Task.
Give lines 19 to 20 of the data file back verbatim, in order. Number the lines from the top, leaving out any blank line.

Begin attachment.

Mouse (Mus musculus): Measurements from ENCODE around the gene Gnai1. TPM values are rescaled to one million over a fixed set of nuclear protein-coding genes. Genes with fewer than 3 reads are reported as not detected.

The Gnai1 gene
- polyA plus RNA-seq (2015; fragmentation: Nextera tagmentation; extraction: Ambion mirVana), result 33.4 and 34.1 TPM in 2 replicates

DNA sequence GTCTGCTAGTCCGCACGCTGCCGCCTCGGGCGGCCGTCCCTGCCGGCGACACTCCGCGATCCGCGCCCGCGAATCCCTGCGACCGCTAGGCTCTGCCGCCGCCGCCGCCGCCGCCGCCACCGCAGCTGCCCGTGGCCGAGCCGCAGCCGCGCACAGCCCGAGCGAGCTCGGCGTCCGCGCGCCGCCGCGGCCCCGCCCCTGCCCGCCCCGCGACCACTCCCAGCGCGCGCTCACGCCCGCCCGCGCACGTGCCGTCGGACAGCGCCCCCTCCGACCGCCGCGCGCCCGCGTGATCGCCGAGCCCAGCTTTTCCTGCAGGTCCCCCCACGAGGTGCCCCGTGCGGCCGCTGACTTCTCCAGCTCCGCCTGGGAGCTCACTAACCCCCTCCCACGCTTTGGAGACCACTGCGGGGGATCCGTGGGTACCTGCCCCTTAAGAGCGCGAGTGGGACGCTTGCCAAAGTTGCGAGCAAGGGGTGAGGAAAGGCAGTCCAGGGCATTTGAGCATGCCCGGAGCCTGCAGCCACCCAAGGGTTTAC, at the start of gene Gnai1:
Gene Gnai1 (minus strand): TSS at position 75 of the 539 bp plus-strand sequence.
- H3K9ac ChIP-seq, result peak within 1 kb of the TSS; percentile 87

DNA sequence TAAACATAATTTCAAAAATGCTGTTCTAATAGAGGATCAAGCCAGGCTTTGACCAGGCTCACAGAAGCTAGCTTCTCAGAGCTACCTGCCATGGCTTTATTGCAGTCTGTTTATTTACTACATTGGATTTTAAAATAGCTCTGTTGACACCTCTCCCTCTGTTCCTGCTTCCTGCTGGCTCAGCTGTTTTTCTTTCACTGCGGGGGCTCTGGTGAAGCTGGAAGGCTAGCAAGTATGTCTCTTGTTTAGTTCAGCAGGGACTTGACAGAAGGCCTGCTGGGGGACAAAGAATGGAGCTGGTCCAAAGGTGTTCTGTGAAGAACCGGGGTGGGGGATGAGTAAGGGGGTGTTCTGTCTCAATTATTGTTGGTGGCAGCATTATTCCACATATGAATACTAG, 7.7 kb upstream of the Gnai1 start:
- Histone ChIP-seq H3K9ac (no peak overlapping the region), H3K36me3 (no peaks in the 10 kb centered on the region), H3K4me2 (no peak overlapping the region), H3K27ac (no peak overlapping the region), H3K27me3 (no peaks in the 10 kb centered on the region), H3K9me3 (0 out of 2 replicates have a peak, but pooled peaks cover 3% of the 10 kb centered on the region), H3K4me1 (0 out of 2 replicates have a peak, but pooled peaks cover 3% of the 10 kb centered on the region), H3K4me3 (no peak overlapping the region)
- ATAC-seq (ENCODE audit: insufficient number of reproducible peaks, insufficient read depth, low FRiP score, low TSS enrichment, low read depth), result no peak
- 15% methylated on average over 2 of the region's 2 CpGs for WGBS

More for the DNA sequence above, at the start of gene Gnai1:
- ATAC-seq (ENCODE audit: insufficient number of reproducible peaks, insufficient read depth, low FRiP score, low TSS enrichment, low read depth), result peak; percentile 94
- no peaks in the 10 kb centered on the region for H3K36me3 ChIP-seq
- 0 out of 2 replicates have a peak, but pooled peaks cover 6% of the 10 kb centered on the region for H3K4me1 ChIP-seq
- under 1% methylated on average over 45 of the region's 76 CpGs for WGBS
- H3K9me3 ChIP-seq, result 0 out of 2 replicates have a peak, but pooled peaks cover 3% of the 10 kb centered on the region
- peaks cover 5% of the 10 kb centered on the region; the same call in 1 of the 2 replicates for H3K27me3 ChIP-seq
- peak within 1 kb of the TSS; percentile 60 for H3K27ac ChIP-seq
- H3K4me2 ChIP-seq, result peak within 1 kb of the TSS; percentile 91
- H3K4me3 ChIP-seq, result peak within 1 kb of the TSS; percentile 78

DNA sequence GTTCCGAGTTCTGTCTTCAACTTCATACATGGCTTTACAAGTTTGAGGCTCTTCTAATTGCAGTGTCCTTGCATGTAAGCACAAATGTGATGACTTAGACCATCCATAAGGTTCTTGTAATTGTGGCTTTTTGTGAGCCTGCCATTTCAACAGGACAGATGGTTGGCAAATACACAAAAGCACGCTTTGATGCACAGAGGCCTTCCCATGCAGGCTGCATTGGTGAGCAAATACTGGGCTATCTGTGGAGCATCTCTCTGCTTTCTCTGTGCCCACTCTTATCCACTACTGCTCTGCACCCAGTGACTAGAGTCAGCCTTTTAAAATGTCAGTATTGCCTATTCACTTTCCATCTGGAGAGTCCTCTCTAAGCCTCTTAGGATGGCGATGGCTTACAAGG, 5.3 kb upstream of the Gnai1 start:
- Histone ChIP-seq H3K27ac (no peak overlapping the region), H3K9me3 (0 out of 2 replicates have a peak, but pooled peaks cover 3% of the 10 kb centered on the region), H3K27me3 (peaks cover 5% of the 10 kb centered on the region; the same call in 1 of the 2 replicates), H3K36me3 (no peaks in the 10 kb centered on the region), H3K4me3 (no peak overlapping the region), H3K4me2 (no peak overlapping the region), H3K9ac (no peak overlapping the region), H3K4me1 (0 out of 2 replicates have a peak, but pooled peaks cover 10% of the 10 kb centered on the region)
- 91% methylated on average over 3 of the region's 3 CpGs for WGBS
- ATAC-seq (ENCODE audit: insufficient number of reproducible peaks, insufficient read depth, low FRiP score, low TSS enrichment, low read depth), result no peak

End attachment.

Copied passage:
- H3K4me2 ChIP-seq, result peak within 1 kb of the TSS; percentile 91
- H3K4me3 ChIP-seq, result peak within 1 kb of the TSS; percentile 78